1. Centers for Disease Control and Prevention. Immunization schedules: table 1. Recommended child and adolescent immunization schedule for ages 18 years or younger, United States, 2021.Accessed June 10, 2021. https://www.cdc.gov/vaccines/schedules/hcp/imz/child-adolescent.html
2. Centers for Disease Control and Prevention. Advisory Committee on Immunization Practices.Accessed June 10, 2021. https://www.cdc.gov/vaccines/acip/index.html
3. Kimberlin DW, Barnett ED, Lynfield R, et al. Red Book 2021-2024: Report of the Committee on Infectious Diseases. (32nd Ed). American Academy of Pediatrics; 2021.
4. Centers for Disease Control and Prevention. Epidemiology and prevention of vaccine-preventable diseases: the Pink Book, 14th ed. Accessed June 10, 2021. https://www.cdc.gov/vaccines/pubs/pinkbook/index.html
5. Meites E, Szilagyi PG, Chesson HW, Unger ER, Romero JR, Markowitz LE. Human papillomavirus vaccination for adults: updated recommendations of the advisory committee on immunization practices. MMWR Morb Mortal Wkly Rep. 2019;68(32):698-702. doi:10.15585/mmwr.mm6832a3
6.Centers for Disease Control and Prevention. Division of adolescent and school health. National Center for HIV/AIDS, Viral Hepatitis, STD, and TB prevention: Youth Risk Behavior Survey Data Summary & Trends Report 2007-2021.Accessed June 12, 2021 https://www.cdc.gov/healthyyouth/data/yrbs/yrbs_data_summary_and_trends.htm
7. Centers for Disease Control and Prevention. Sexually Transmitted Disease Surveillance 2016. Accessed June 11, 2021. https://www.cdc.gov/std/stats16/CDC_2016_STDS_Report-for508WebSep21_2017_1644.pdf
8. Centers for Disease Control and Prevention. HPV cancers. Accessed June 10, 2021. https://www.cdc.gov/hpv/parents/cancer.html
9. Centers for Disease Control and Prevention. How many cancers are linked with HPV each year? Accessed June 10, 2021. https://www.cdc.gov/cancer/hpv/statistics/cases.htm
10. Centers for Disease Control and Prevention. Vaccines for Children Program. Accessed June 10, 2021. https://www.cdc.gov/vaccines/programs/vfc/index.html
11. Centers for Disease Control and Prevention. Vaccine Information Statements.Accessed June 10, 2021. https://www.cdc.gov/vaccines/hcp/vis/index.html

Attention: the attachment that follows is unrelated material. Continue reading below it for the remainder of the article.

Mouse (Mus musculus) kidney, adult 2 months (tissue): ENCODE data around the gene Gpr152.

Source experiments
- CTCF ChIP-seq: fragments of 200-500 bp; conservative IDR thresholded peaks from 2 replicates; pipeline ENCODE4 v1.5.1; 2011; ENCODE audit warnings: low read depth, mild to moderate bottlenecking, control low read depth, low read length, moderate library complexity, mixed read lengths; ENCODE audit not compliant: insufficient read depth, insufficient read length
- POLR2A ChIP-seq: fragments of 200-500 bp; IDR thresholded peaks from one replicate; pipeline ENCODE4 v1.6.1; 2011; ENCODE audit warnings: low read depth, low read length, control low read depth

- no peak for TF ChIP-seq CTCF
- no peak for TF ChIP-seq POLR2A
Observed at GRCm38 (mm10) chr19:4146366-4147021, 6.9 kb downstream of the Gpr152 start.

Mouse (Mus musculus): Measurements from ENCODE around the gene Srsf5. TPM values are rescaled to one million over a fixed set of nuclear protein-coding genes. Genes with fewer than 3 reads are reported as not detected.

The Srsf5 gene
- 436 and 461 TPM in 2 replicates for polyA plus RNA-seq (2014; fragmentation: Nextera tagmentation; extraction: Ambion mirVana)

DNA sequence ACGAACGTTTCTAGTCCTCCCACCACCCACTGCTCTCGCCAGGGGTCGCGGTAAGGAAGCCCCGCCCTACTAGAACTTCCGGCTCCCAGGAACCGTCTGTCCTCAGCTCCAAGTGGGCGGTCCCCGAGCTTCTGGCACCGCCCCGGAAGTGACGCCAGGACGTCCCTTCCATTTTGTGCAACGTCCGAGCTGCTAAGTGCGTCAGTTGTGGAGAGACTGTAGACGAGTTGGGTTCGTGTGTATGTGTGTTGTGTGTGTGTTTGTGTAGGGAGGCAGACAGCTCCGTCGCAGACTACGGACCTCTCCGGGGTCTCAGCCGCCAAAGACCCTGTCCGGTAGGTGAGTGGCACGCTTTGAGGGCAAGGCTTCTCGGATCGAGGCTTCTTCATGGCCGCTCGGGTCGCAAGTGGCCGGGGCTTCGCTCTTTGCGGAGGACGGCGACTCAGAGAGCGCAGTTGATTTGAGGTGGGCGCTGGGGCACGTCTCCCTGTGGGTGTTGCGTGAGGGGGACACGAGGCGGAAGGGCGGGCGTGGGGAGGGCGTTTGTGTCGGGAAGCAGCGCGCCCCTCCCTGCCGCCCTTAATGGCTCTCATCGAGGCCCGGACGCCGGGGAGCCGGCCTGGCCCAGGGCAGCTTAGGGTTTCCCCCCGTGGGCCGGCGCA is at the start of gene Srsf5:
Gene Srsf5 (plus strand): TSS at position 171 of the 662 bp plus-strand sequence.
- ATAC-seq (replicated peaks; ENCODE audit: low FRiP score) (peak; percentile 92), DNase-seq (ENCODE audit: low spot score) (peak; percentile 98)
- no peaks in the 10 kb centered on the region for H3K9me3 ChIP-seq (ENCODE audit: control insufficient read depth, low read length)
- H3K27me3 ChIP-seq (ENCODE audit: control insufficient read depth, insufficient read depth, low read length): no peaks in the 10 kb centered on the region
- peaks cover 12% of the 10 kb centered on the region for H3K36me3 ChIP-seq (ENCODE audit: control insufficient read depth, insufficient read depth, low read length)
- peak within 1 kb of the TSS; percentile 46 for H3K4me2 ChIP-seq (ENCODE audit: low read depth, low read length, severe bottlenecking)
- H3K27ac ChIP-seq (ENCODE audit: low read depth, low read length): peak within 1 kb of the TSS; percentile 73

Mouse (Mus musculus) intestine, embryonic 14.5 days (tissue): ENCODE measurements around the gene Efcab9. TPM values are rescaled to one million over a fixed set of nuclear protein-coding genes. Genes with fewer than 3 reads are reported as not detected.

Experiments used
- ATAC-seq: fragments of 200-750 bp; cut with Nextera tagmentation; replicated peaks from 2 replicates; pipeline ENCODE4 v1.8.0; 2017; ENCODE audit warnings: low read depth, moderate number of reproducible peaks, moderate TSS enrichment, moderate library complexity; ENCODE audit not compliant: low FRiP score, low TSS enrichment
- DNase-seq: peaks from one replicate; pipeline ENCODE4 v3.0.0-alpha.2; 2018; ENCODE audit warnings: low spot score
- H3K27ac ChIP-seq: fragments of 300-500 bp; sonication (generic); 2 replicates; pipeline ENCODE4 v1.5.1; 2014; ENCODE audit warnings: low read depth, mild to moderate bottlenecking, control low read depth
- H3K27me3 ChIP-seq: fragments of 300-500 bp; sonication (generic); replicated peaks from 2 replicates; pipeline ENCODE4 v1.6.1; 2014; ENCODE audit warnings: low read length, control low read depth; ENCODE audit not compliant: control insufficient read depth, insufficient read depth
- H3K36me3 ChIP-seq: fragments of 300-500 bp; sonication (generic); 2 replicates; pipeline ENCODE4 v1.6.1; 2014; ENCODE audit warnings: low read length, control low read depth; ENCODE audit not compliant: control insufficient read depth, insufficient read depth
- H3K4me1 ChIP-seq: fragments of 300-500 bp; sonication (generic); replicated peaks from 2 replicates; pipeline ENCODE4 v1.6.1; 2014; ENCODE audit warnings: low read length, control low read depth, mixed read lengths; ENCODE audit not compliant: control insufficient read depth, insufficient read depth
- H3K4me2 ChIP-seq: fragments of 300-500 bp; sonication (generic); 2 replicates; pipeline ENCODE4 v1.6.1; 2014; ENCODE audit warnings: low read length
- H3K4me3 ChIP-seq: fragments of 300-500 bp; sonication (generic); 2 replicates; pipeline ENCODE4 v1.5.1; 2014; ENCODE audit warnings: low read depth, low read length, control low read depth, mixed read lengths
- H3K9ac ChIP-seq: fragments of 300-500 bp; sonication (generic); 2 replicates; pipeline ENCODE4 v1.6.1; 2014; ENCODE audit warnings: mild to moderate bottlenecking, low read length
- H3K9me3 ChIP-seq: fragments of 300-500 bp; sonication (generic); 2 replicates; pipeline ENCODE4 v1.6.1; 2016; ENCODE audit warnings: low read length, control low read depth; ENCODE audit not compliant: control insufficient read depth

12. Centers for Disease Control and Prevention. About flu.Accessed June 1, 2021. https://www.cdc.gov/flu/about/index.html
13. Centers for Disease Control and Prevention. 2019-2020 preliminary in-season burden estimates.Accessed June 10, 2021. https://www.cdc.gov/flu/about/burden/preliminary-in-season-estimates.htm
14. Lutz R. How deadly was the 2019-2020 flu season? Contagion® Live. June 2, 2020. Accessed June 12, 2021. https://www.contagionlive.com/view/how-deadly-was-the-2019-2020-flu-season
15. Centers for Disease Control and Prevention. Types of influenza viruses.Accessed June 12, 2021. https://www.cdc.gov/flu/about/viruses/types.htm
16. Centers for Disease Control and Prevention. 2020-2021 Advisory Committee on Immunization Practices summary.Accessed June 10, 2021. https://www.cdc.gov/flu/professionals/acip/summary/summary-recommendations.htm#composition
17. Centers for Disease Control and Prevention. Live attenuated influenza vaccine (LIAV)/nasal spray vaccine.Accessed June 10, 2021. https://www.cdc.gov/flu/prevent/nasalspray.htm?CDC_AA_refVal=https%3A%2F%2Fwww.cdc.gov%2Fflu%2Fabout%2Fqa%2Fnasalspray.htm
18. New York State Department of Health. Glossary. Accessed June 11, 2021. https://www.health.ny.gov/prevention/immunization/glossary.htm
19. Centers for Disease Control and Prevention. Viral hepatitis questions and answers for health professionals. Accessed June 10, 2021. https://www.cdc.gov/hepatitis/hav/havfaq.htm#A2
20. American Academy of Pediatrics. Engaging Patients and Families Periodicity Schedule. Bright Futures: Guidelines for Health Supervision of Infants, Children, and Adolescents, 4th Ed.Published 2017. American Academy of Pediatrics. Accessed June 12, 2021. https://downloads.aap.org/AAP/PDF/periodicity_schedule.pdf
21. Mbaeyi SA, Bozio CH, Duffy J, et al. Meningococcal vaccination: recommendations of the Advisory Committee on Immunization Practices, United States, 2020. MMWR Recomm Rep. 2020;69(9):1-41. doi:10.15585/mmwr.rr6909a1
22. Meningitis B Action Project. Meningitis B cases and mandates tracker.Accessed June 13, 2021. https://meningitisbactionproject.org/menbtracker
23. Centers for Disease Control and Prevention. Multisystem inflammatory syndrome (MIS). Accessed September 14, 2021. https://www.cdc.gov/mis/index.html
24. Frenck RW Jr, Klein NP, Kitchin N, et al. Safety, immunogenicity, and efficacy of the BNT162b2 COVID-19 vaccine in adolescents. N Engl J Med. 2021;385(3):239-250. doi:10.1056/NEJMMoa2107456
25. Centers for Disease Control and Prevention. V-safe. Accessed June 13, 2021. https://www.cdc.gov/coronavirus/2019-ncov/vaccines/safety/vsafe.html
26. Food and Drug Administration. FDA approves first COVID-19 vaccine. Accessed September 16, 2021. https://www.fda.gov/emergency-preparedness-and-response/coronavirus-disease-2019-covid-19/covid-19-vaccines#news
27. Centers for Disease Control and Prevention. Pfizer-BioNTech COVID-19 vaccine overview and safety. Accessed September 16, 2021. https://www.cdc.gov/coronavirus/2019-ncov/vaccines/different-vaccines/Pfizer-BioNTech.html
28. Lovelace B Jr. Moderna asks FDA to clear COVID-19 vaccine for adolescents 12 to 17. CNBC. June 10, 2021. https://www.cnbc.com/2021/06/10/covid-vaccine-moderna-asks-fda-to-ok-inoculations-for-kids-12-to-17.html
29. Centers for Disease Control and Prevention. Ten great public health achievements–United States, 2001-2010. MMWR Morb Mortal Wkly Rep. 2011;60(19):619-623.